Prior to the emergence of the novel coronavirus outbreak, the recycled plastics industry had been making significant progress in its journey to end plastic waste. It was seeing positive results from high consumer and regulatory pressure on brands worldwide to improve their commitments to sustainability.
Private companies, non-profit organisations and non-governmental organisations (NGOs) were all campaigning actively to increase consumer awareness of recycling and sustainability across the value chain.
The message was finally getting through at a basic level, setting the stage for a fundamental shift in public attitudes. For example, consumers began rejecting single-use plastics such as drinking cups, straws and cutlery when they purchased take-away food; some vendors even offered incentives to customers who brought their own cups.
But once the pandemic struck, anything reusable that might have been touched by another person was off the menu once again. People locked down for weeks and reliant on food deliveries watched the plastic pile up in their homes.
The protracted global pandemic has now raised a big question about the level of disruption and negative impact on recyclers, waste management businesses and the overall circular economy. Industry leaders and experts on recycling are pondering how to revive the recycled polymers value chain so that it will be sustainable over the longer term.
According to Independent Commodity Intelligence Service (ICIS), the world's largest petrochemical market information provider, like many industries, recycled plastics has been hit hard by two major factors -- the pandemic and the crude oil price crash.
Undoubtedly, the commitment to sustainability has faltered under pressure. Oil prices that have plunged this year amid low global demand have led to a 30% reduction in the prices of virgin plastic. This has reduced recycled plastic consumption and increased virgin plastic consumption, said Helen McGeough, a senior analyst with ICIS.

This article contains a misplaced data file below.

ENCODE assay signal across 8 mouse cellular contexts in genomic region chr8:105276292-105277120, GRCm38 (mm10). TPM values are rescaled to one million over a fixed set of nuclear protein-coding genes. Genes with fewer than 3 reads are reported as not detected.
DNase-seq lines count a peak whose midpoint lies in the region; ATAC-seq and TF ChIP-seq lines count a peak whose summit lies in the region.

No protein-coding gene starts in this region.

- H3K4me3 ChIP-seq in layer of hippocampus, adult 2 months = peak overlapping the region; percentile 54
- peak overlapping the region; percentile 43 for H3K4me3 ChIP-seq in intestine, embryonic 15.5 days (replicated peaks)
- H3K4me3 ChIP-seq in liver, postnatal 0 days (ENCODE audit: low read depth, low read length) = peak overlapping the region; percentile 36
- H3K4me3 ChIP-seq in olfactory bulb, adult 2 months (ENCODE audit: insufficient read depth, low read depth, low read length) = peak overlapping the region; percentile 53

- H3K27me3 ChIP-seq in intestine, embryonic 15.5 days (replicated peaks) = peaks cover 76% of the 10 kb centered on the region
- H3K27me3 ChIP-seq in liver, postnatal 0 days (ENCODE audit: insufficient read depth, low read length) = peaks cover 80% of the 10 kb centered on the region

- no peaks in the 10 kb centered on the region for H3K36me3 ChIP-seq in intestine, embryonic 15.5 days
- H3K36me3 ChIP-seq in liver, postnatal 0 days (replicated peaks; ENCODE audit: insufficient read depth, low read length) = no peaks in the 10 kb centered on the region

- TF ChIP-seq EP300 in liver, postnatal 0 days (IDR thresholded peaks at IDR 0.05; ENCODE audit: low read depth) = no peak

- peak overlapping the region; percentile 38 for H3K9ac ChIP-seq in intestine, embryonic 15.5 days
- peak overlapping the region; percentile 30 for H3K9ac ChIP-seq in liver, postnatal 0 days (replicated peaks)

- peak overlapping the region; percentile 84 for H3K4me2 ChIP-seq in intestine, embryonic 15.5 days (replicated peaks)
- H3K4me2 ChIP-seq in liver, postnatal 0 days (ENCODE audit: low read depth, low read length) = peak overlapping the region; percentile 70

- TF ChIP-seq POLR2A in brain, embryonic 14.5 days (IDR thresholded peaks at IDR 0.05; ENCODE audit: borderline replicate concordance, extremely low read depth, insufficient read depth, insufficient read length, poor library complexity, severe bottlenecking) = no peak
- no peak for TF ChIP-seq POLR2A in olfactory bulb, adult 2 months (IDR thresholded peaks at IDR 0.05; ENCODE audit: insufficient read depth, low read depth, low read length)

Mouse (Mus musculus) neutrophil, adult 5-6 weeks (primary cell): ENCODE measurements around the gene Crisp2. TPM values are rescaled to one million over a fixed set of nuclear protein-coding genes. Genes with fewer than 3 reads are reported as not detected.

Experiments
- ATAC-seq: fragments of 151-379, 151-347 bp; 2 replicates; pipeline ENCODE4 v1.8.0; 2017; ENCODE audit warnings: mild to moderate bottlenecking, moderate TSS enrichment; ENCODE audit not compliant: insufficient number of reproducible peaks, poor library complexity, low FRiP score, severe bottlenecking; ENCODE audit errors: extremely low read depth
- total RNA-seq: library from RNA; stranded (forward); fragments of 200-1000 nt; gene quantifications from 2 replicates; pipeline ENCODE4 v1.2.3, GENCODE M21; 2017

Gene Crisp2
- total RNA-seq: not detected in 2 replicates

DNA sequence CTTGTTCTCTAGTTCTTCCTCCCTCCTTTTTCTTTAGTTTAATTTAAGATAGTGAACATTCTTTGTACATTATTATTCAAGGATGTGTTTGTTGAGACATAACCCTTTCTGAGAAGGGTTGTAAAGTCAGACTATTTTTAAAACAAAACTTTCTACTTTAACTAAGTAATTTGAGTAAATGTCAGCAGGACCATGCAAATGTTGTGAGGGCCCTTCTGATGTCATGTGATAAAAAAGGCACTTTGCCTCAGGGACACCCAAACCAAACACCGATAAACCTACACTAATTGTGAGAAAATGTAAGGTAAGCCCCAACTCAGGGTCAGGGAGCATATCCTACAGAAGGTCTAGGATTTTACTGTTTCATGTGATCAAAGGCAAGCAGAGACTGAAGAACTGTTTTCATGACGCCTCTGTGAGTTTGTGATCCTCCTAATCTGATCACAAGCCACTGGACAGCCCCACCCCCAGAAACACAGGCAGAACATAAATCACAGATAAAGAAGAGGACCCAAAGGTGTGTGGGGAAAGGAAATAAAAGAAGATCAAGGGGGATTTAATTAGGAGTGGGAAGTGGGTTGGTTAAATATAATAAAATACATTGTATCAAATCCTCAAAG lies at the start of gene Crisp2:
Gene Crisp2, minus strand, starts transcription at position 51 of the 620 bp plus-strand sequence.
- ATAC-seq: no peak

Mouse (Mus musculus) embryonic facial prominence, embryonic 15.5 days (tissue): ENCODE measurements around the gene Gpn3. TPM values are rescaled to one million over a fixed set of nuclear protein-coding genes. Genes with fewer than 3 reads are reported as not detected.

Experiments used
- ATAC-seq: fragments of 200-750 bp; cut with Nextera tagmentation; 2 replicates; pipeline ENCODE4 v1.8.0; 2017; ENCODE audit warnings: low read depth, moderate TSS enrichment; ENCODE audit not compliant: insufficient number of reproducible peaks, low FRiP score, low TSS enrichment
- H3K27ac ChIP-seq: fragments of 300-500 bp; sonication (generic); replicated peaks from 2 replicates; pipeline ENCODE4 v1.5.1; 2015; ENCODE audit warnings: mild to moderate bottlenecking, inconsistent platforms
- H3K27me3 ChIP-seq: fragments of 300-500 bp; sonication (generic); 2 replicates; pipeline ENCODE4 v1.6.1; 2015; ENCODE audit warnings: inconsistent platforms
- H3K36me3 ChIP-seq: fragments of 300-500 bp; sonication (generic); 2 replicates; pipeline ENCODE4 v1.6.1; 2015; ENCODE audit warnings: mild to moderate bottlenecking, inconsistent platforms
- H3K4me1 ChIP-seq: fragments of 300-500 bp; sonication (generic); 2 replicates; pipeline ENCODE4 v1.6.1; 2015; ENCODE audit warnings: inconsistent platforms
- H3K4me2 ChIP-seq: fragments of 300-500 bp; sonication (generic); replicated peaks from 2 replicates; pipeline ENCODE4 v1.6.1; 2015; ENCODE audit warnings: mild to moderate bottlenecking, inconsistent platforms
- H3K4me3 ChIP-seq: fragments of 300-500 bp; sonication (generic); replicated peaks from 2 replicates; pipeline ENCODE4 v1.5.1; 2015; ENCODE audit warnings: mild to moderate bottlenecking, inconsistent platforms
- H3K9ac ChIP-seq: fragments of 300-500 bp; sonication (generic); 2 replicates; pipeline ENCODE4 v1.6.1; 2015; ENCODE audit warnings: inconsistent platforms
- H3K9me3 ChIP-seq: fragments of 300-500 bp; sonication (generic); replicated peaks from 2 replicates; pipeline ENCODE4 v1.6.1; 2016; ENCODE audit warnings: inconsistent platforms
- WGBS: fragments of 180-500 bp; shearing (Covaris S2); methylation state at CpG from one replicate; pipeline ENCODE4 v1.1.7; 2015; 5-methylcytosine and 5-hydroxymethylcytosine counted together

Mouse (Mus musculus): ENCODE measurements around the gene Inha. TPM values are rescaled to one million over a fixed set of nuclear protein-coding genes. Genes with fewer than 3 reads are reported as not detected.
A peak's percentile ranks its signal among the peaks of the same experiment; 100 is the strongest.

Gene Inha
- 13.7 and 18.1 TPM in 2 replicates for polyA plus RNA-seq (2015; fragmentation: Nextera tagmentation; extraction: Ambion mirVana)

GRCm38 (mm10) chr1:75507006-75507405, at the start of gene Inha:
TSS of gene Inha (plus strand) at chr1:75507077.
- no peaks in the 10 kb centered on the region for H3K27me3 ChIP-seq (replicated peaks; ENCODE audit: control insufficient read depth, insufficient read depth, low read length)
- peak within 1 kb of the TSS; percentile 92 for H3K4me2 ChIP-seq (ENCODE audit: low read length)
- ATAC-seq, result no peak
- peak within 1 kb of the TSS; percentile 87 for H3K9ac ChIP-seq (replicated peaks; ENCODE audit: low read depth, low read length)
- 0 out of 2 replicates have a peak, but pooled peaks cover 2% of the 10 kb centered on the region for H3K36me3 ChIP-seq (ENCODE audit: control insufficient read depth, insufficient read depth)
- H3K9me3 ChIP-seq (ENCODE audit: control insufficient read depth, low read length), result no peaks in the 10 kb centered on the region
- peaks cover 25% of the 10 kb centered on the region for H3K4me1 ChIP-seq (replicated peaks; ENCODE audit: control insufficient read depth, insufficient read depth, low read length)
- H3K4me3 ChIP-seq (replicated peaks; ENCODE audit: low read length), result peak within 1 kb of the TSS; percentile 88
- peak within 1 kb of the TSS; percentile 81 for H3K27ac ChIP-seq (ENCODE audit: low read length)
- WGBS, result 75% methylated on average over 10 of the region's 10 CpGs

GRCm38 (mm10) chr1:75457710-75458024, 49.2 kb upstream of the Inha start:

"Players across recycled polymers have shifted back to virgin plastic, with lower prices having been a major driver of this shift in consumption, particularly for non-packaging applications," she said at a recent virtual event on recycling and sustainability hosted by ICIS.
The fall in virgin plastic prices has forced recyclers to slash the prices by an average of 21% across the four key resins of polyethylene terephthalate (PET), high-density polyethylene (HDPE), low-density polyethylene (LDPE) and polypropylene (PP).
Although some global brands and retailers have made voluntary pledges to increase the use of recycled contents and materials, they have been distracted by the spike in demand for packaged foods and plentiful supply of lower-priced virgin polymer.
The question is how quickly they will return to the use of recycled feedstocks, said Ms McGeough.
Over 400 million tonnes of plastic are produced each year. Packaging accounts for one third of that total and most of it is single-use plastic. The scale of the problem is massive as 40% of global plastic waste ends up in the environment.
An estimated 5.25 billion pieces of plastic are floating today in the world's oceans. Of the total, 40% is accumulating in the Pacific Ocean. The size of the Great Pacific garbage patch is as large as 1.6 million square kilometres.
And according to a report by the World Wildlife Fund (WWF), China, Indonesia, Malaysia, the Philippines, Thailand and Vietnam together contributed as much as 60% of the roughly 8 million tonnes of plastic that enters the world's oceans each year.
Because it is not easy to replace virgin plastics with recycled materials, it is important for the industry to learn about "eco-conception", regarded as the key factor to help close the loop through waste management.
The closer waste separation is to the source, the higher its quality and therefore its value. However, as more and more actors become involved in the collection chain, the less efficient the system becomes, and the more precarious conditions become for the workers involved. Without a significant quantity of homogeneous wastes, a recycling loop is not economically viable.
To increase the value chain of the waste, an efficient collection system is essential. The will to replace virgin material with recycled material is also a must.
Research and innovation in recycled plastic formulation and production processes is also needed to ensure that the recycled plastic is of good quality, particularly packaging for food and fast-moving consumer goods (FMCG), said Thirach Rungruangkanokkul, executive director of the Agriculture and Food Marketing Association for Asia and the Pacific (AFMA).